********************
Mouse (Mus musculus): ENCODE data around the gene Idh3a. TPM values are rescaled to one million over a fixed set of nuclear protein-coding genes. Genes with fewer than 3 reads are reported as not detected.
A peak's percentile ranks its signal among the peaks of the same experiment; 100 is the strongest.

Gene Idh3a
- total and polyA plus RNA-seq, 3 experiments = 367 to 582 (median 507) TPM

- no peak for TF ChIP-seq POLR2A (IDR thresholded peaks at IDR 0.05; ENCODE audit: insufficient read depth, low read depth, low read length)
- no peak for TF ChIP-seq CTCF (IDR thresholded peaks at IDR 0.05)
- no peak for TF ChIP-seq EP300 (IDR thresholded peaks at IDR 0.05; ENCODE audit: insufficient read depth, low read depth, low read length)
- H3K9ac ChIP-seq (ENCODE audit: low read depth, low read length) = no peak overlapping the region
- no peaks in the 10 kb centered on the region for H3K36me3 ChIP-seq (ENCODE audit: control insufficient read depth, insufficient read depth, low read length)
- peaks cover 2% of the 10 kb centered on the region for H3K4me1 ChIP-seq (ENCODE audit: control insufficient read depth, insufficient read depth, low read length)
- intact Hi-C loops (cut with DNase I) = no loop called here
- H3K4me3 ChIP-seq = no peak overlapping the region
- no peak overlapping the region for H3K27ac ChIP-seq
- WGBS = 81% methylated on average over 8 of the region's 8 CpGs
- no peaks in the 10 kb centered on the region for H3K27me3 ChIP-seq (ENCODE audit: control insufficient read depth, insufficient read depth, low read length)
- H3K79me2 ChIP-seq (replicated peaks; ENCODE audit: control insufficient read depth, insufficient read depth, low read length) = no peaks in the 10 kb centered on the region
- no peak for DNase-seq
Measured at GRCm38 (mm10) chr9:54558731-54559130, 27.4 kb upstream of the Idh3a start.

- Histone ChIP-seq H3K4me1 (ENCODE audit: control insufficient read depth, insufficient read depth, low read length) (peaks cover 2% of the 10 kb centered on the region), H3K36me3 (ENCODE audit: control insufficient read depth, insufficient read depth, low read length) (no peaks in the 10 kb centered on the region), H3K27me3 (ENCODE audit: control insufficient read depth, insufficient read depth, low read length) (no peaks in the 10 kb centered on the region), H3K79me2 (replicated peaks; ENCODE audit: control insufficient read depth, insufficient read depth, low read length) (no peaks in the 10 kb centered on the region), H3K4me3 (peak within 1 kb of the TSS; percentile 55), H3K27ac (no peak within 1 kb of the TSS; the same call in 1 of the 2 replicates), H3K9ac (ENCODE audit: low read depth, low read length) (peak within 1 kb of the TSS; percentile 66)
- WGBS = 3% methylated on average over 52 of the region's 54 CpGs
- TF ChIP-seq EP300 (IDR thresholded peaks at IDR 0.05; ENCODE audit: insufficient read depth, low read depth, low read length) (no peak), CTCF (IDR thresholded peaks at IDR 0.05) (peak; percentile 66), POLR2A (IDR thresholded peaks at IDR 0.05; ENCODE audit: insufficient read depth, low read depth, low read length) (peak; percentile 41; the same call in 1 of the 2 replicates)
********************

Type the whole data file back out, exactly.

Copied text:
Mouse (Mus musculus): ENCODE data around the gene Idh3a. TPM values are rescaled to one million over a fixed set of nuclear protein-coding genes. Genes with fewer than 3 reads are reported as not detected.
A peak's percentile ranks its signal among the peaks of the same experiment; 100 is the strongest.

Gene Idh3a
- total and polyA plus RNA-seq, 3 experiments = 367 to 582 (median 507) TPM

- no peak for TF ChIP-seq POLR2A (IDR thresholded peaks at IDR 0.05; ENCODE audit: insufficient read depth, low read depth, low read length)
- no peak for TF ChIP-seq CTCF (IDR thresholded peaks at IDR 0.05)
- no peak for TF ChIP-seq EP300 (IDR thresholded peaks at IDR 0.05; ENCODE audit: insufficient read depth, low read depth, low read length)
- H3K9ac ChIP-seq (ENCODE audit: low read depth, low read length) = no peak overlapping the region
- no peaks in the 10 kb centered on the region for H3K36me3 ChIP-seq (ENCODE audit: control insufficient read depth, insufficient read depth, low read length)
- peaks cover 2% of the 10 kb centered on the region for H3K4me1 ChIP-seq (ENCODE audit: control insufficient read depth, insufficient read depth, low read length)
- intact Hi-C loops (cut with DNase I) = no loop called here
- H3K4me3 ChIP-seq = no peak overlapping the region
- no peak overlapping the region for H3K27ac ChIP-seq
- WGBS = 81% methylated on average over 8 of the region's 8 CpGs
- no peaks in the 10 kb centered on the region for H3K27me3 ChIP-seq (ENCODE audit: control insufficient read depth, insufficient read depth, low read length)
- H3K79me2 ChIP-seq (replicated peaks; ENCODE audit: control insufficient read depth, insufficient read depth, low read length) = no peaks in the 10 kb centered on the region
- no peak for DNase-seq
Measured at GRCm38 (mm10) chr9:54558731-54559130, 27.4 kb upstream of the Idh3a start.

- Histone ChIP-seq H3K4me1 (ENCODE audit: control insufficient read depth, insufficient read depth, low read length) (peaks cover 2% of the 10 kb centered on the region), H3K36me3 (ENCODE audit: control insufficient read depth, insufficient read depth, low read length) (no peaks in the 10 kb centered on the region), H3K27me3 (ENCODE audit: control insufficient read depth, insufficient read depth, low read length) (no peaks in the 10 kb centered on the region), H3K79me2 (replicated peaks; ENCODE audit: control insufficient read depth, insufficient read depth, low read length) (no peaks in the 10 kb centered on the region), H3K4me3 (peak within 1 kb of the TSS; percentile 55), H3K27ac (no peak within 1 kb of the TSS; the same call in 1 of the 2 replicates), H3K9ac (ENCODE audit: low read depth, low read length) (peak within 1 kb of the TSS; percentile 66)
- WGBS = 3% methylated on average over 52 of the region's 54 CpGs
- TF ChIP-seq EP300 (IDR thresholded peaks at IDR 0.05; ENCODE audit: insufficient read depth, low read depth, low read length) (no peak), CTCF (IDR thresholded peaks at IDR 0.05) (peak; percentile 66), POLR2A (IDR thresholded peaks at IDR 0.05; ENCODE audit: insufficient read depth, low read depth, low read length) (peak; percentile 41; the same call in 1 of the 2 replicates)